Greg breezes into the kitchen after changing out of work clothes into something more comfortable and asks Smith, "You got a name for the salad?" Smith gently turns the big silver bowl with his fingertips and says, "Santa Fe Blush," like he's naming a painting, remembering the landscape on the West Coast.
He steams the broccoli and mussels and starts slicing the fish, laying down cubes of butter and covering both the sockeye and organic salmon with Chelsea and Blackening spices from his line of Chef Zachary's Gourmet Blended Spices (available at Eastern Market's Rafael Spice Company), none of which have any traces of MSG, sugar, salt, dyes or fillers. At dinner, there are no other sauces or spices served to soak out the flavor; only the white rice is wet with the nectar from the garlic mussels and lemon and lime is offered for the fish. Nobody drinks wine, juice or soda, just ice water.
Smith's a big man, but he eats slowly. Greg Thrasher has already cleaned his plate by the time Smith sits down, and so has Little Zack, who has eaten all his broccoli and fish and left only the bed of white rice. Smith's still focusing on his salad, which he eats at the end of the meal. Admiring his friend's gentle and artful nature, Thrasher looks at his friend and says, "Zack's tender about his food."
Sweet apple lemon crunch pie
2 yellow delicious cored and sliced
1 red delicious cored and sliced
1 Granny Smith cored and sliced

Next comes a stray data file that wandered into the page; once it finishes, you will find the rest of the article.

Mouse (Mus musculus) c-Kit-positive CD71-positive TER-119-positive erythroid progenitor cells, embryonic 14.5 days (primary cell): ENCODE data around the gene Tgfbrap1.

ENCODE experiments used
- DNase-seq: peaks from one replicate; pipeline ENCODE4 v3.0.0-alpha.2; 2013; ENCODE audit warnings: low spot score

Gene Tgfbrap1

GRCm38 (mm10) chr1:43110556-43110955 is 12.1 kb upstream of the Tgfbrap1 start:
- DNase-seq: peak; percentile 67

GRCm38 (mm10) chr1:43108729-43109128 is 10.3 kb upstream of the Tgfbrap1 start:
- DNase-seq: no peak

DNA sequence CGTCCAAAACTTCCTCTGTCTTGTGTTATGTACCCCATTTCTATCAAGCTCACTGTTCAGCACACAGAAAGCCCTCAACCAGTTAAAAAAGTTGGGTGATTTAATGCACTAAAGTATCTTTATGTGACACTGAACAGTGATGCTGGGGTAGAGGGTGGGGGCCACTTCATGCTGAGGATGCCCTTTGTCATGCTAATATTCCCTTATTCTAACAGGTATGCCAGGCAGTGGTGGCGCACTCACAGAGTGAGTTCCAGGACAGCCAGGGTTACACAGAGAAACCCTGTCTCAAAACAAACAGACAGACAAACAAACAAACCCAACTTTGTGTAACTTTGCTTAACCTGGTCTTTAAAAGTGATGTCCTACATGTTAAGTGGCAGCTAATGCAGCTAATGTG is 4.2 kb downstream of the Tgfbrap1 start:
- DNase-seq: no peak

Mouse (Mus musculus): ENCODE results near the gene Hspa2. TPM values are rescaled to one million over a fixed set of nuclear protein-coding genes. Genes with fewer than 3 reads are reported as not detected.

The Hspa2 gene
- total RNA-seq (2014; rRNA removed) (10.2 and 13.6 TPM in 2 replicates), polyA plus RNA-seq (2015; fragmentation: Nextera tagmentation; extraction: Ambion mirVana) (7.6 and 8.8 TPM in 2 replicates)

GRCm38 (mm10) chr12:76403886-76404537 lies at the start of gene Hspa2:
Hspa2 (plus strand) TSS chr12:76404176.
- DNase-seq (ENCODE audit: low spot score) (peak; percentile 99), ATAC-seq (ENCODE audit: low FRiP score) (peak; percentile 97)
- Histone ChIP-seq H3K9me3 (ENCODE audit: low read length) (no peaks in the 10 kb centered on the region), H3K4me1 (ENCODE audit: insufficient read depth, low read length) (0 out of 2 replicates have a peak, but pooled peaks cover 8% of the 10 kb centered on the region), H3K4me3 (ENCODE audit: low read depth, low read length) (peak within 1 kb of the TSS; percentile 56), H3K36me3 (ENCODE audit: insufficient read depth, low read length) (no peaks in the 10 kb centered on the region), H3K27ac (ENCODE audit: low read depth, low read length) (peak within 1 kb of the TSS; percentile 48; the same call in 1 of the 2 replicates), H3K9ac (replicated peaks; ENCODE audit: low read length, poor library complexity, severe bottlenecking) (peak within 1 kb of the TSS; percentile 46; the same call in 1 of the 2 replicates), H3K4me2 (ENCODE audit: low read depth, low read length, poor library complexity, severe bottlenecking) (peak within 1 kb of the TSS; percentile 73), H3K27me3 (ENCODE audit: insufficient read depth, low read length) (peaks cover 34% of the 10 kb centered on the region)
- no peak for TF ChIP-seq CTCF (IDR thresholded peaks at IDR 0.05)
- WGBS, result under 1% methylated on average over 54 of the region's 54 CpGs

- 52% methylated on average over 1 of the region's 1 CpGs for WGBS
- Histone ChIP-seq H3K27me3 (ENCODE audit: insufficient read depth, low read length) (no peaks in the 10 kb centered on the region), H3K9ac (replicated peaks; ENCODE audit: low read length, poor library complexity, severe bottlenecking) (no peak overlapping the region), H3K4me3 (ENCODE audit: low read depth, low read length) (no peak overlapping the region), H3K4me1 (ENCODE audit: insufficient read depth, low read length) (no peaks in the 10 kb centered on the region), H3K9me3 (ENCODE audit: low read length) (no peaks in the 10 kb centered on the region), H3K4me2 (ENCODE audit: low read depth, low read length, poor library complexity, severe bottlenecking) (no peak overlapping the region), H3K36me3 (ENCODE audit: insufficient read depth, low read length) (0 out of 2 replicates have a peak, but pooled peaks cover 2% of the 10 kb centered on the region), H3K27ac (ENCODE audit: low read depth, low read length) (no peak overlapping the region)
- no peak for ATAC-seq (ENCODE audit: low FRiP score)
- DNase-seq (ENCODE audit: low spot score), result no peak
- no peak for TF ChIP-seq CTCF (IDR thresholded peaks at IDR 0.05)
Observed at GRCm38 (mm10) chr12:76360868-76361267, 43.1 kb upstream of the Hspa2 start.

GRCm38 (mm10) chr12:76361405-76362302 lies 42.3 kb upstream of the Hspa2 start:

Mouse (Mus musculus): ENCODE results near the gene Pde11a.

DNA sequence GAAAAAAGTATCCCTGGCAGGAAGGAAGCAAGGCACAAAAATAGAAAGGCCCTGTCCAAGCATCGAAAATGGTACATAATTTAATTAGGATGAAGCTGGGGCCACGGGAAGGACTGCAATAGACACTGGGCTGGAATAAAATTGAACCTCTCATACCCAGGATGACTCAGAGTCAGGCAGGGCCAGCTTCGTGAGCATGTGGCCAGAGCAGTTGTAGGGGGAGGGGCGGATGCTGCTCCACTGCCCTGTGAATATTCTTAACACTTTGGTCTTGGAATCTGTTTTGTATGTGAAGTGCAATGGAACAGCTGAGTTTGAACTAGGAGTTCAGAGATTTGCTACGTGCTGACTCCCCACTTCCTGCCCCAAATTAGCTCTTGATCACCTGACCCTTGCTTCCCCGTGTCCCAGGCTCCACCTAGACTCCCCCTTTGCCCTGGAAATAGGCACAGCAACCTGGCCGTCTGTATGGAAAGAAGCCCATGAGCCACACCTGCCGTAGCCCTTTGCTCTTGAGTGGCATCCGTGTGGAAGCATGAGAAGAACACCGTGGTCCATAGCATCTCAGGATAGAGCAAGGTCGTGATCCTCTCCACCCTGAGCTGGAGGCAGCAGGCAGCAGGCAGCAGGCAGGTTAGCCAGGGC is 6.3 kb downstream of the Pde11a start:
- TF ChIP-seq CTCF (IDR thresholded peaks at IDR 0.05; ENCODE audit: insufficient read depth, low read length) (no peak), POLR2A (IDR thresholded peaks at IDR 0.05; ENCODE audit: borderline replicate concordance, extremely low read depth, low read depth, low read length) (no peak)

3/4 cup of white sugar, 1/4 cup brown sugar
2 tablespoons soft butter.
1 1/4 tablespoons flour
1 teaspoon Chef Zachary's Shana Spice or 1/2 teaspoon nutmeg and 1/2 teaspoon cinnamon
Lemon Crum topping:
8 ounces Lemon Zest pound cake or (8 ounces pound cake & zest of 1 lemon)
1/4 cup white sugar
1/2 cup walnut chopped fine
In food processor mix all together.
1-9 inch pie shell
Place apples in saucepan with sugar, cook over medium heat, stirring continuously until apples are soft. You will notice that the juice from the apples and sugar will make a syrup. Remove heat, then remove the apples from the syrup. Take the flour and butter and mix, then add to syrup. Place on low heat until it thickens, add spices and apples and let cool. Reserve for pie. Place filling in pie shell, then place Crum mixture thick and evenly on top. Bake at 375 degrees for 25 minutes or until top is crunchy.Rebecca Mazzei is Metro Times arts editor. Send comments to firstname.lastname@example.org